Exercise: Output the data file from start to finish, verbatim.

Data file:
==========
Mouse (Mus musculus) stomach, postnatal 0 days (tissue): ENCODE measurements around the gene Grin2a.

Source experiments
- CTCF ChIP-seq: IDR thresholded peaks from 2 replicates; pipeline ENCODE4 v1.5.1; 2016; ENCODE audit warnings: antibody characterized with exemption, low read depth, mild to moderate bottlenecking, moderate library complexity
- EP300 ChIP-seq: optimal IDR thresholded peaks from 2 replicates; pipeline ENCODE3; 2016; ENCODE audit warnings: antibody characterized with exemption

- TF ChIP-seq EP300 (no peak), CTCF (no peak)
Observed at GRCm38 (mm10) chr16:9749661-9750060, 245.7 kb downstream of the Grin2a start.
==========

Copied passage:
Mouse (Mus musculus) stomach, postnatal 0 days (tissue): ENCODE measurements around the gene Grin2a.

Source experiments
- CTCF ChIP-seq: IDR thresholded peaks from 2 replicates; pipeline ENCODE4 v1.5.1; 2016; ENCODE audit warnings: antibody characterized with exemption, low read depth, mild to moderate bottlenecking, moderate library complexity
- EP300 ChIP-seq: optimal IDR thresholded peaks from 2 replicates; pipeline ENCODE3; 2016; ENCODE audit warnings: antibody characterized with exemption

- TF ChIP-seq EP300 (no peak), CTCF (no peak)
Observed at GRCm38 (mm10) chr16:9749661-9750060, 245.7 kb downstream of the Grin2a start.